Many graduates claim their years in college were the best times of their lives and furthermore, would redo those years all over again. While you should be excited, it’s also normal be nervous of the transition from high school to college. Now as an adult, you also have adult responsibilities such as budgeting, balancing new friends and a social life, academics, and a job if you land one. We are here to help you prepare with some campus and college life tips, which helps even most overwhelmed freshmen navigate their first year successfully.
Managing Money, Time
Sticking to a budget while in college is a lot about willpower, and those who don’t learn how to manage limited funds in college risk credit card debt once they graduate. Take advantage of offers that target college students but won't damage your credit rating, like free checking and reduced ticket prices at movie theaters. The spending decisions you make in college will follow you thereafter and if you use your blank credit score slate, spend and save responsibly, you’re likely to become wise and make wise budgeting in your first job, post-graduation.
Whether you’ve applied for work study, have been hired at a full- or part-time job or plan to find more creative ways to make money to help pay for your college expenses, it isn’t easy to manage your time so that your social life and grades do not suffer while you’re earning a living. For many though, the advantages of balancing your classes and a job with a steady income outweigh the stress and potentially poor decisions that come with tight budgets.
New People, New Lifestyle
Most college-bound high school seniors are aware of the dreadful Freshman 15, and vow that before they step onto campus in the fall that they’ll exercise, eat right and avoid junk food. Many do not realize how difficult it is to balance academics, a potential job, and a social life with a healthy lifestyle. Luckily, you need not be a top chef to eat well in college, and buying healthy snacks like fruits and vegetables is often less expensive than ordering pizza every other night. Most colleges also have meal plans to ease the transition for college freshmen who haven’t yet found the health and budget-conscious options on campus. Joining a club sport or an intramural team is a fantastic way to make friends and stay fit as well.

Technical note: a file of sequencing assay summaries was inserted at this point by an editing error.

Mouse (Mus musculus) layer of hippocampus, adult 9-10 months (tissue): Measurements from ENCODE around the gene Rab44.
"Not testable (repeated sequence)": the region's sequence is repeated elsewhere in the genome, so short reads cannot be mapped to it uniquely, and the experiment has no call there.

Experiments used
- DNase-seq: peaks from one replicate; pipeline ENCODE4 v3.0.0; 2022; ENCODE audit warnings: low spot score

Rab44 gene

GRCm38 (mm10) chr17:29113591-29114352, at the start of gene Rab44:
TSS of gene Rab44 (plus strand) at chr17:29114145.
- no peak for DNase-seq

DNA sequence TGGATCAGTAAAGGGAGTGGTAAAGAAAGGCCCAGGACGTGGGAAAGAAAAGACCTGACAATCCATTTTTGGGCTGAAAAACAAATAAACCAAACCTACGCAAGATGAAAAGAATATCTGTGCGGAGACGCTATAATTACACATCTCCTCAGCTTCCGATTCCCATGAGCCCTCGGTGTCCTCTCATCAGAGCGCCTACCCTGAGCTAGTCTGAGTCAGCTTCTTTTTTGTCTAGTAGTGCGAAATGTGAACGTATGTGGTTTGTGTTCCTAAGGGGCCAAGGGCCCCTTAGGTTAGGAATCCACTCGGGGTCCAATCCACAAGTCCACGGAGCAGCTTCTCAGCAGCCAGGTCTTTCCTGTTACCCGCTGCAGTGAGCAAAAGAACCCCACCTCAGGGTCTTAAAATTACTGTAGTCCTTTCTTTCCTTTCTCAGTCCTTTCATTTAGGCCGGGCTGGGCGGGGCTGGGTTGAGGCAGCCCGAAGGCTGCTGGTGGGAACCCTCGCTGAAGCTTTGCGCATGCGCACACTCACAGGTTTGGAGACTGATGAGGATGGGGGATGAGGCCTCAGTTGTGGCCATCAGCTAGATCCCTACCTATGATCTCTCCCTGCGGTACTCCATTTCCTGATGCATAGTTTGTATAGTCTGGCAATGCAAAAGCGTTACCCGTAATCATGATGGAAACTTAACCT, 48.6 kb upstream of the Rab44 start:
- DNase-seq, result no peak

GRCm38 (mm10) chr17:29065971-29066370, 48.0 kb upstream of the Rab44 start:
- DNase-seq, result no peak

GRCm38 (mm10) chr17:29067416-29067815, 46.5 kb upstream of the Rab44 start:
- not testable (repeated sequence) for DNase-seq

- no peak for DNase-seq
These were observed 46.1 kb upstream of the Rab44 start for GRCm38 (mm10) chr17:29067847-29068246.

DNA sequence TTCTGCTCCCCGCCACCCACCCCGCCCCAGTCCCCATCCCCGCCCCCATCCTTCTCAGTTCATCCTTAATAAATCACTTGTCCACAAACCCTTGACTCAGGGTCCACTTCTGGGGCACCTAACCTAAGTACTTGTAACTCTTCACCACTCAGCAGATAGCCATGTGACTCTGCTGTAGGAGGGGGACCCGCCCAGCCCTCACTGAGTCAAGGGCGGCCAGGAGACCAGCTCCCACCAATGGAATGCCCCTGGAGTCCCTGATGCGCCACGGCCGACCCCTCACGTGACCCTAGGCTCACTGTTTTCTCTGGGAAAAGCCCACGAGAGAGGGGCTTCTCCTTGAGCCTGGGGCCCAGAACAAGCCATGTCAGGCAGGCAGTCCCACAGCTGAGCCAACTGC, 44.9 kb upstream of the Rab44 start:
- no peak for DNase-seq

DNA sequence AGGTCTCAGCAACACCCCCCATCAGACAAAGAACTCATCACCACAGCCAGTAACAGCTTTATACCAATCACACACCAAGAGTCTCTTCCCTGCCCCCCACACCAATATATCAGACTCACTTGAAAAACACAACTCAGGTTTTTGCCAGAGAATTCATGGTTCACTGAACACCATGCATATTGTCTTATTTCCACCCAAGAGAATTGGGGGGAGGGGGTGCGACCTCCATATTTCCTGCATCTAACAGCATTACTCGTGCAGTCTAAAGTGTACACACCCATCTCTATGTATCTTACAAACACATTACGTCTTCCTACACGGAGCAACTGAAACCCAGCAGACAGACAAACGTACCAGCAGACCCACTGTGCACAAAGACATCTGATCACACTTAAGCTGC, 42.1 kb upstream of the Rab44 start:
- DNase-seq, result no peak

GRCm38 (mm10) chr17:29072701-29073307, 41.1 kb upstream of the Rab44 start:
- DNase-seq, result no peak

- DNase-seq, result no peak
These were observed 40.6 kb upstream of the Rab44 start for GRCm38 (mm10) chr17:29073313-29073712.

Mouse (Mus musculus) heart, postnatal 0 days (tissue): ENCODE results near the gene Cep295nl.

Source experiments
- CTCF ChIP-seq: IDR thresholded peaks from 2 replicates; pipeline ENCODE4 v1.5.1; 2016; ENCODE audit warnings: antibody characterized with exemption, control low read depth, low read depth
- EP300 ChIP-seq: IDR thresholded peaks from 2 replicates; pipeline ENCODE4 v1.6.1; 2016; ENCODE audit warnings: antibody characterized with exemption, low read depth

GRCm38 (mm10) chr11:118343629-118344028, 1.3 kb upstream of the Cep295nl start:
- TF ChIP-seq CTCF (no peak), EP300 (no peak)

Another rite of passage for the college freshman is learning how to live with roommates, often complete strangers. If you don’t have a close friend to room with your first year, or simply wish to meet new people, you’ll need to learn how to be respectful in a cramped space and learn to discuss your preferences about things like guests, loud music, and study time. (Note that this is especially important for females.) Set the stage for a lasting friendship with your new roommate by being honest about your expectations, or if you really don’t get along, try to avoid the most common roommate problems by coming up with ways to make each other’s preferences known for the rest of the year. With more independence comes more responsibility, and it won’t only be roommates that you’ll need to get along with, but professors, your classmates, advisors and your parents when you return home on college breaks. Chances are you could be different than when you left for school.
Last Edited: July 2015
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